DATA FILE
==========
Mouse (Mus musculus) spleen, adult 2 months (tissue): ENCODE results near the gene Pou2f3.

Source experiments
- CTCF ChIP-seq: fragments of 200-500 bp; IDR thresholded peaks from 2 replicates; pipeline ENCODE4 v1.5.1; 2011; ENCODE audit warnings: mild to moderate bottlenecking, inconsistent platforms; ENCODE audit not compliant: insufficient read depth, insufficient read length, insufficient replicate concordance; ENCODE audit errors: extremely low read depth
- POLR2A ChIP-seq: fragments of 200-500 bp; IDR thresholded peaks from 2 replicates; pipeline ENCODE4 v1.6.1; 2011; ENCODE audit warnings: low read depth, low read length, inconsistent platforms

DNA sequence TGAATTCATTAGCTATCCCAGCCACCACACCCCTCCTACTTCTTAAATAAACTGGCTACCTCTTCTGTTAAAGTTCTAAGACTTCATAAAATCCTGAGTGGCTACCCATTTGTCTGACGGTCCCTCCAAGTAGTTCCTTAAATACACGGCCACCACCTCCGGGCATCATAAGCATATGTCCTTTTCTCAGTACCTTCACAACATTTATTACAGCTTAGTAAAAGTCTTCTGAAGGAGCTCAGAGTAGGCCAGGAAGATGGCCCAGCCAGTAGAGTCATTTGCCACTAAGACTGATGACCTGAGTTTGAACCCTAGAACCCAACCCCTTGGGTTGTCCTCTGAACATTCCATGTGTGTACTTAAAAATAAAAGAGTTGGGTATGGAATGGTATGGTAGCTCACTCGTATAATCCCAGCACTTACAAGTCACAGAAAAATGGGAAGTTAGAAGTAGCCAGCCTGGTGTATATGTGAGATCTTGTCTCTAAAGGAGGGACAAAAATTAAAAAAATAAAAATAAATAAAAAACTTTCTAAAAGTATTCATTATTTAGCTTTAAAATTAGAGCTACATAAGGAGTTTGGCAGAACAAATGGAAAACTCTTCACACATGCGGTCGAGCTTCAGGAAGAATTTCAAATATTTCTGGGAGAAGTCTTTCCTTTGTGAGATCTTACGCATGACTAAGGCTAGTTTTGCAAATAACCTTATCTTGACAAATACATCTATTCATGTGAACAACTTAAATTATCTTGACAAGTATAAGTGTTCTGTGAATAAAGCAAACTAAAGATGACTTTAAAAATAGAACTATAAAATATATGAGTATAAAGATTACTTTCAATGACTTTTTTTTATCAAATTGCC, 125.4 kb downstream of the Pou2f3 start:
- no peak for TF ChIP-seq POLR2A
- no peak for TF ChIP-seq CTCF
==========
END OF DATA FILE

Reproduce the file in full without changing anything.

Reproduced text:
Mouse (Mus musculus) spleen, adult 2 months (tissue): ENCODE results near the gene Pou2f3.

Source experiments
- CTCF ChIP-seq: fragments of 200-500 bp; IDR thresholded peaks from 2 replicates; pipeline ENCODE4 v1.5.1; 2011; ENCODE audit warnings: mild to moderate bottlenecking, inconsistent platforms; ENCODE audit not compliant: insufficient read depth, insufficient read length, insufficient replicate concordance; ENCODE audit errors: extremely low read depth
- POLR2A ChIP-seq: fragments of 200-500 bp; IDR thresholded peaks from 2 replicates; pipeline ENCODE4 v1.6.1; 2011; ENCODE audit warnings: low read depth, low read length, inconsistent platforms

DNA sequence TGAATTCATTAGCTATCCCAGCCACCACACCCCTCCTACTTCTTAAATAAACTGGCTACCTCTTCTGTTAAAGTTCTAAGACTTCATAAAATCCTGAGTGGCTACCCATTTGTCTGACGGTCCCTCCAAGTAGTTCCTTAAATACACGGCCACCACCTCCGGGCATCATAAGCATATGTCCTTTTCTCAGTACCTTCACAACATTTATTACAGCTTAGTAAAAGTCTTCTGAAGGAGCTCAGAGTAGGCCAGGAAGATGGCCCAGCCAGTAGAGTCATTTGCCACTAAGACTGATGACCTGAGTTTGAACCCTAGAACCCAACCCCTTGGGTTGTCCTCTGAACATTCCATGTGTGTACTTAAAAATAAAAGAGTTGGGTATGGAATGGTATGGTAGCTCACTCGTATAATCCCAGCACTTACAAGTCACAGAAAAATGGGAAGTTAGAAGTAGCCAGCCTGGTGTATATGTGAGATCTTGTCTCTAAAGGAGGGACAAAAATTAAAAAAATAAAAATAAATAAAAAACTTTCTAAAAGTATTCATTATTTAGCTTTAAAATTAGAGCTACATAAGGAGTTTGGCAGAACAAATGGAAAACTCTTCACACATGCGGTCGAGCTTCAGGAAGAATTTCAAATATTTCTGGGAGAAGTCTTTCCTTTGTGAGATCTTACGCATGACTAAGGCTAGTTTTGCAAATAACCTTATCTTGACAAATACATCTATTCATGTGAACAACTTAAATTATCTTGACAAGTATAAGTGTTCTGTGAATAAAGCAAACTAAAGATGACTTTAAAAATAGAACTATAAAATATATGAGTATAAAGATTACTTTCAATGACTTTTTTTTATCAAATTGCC, 125.4 kb downstream of the Pou2f3 start:
- no peak for TF ChIP-seq POLR2A
- no peak for TF ChIP-seq CTCF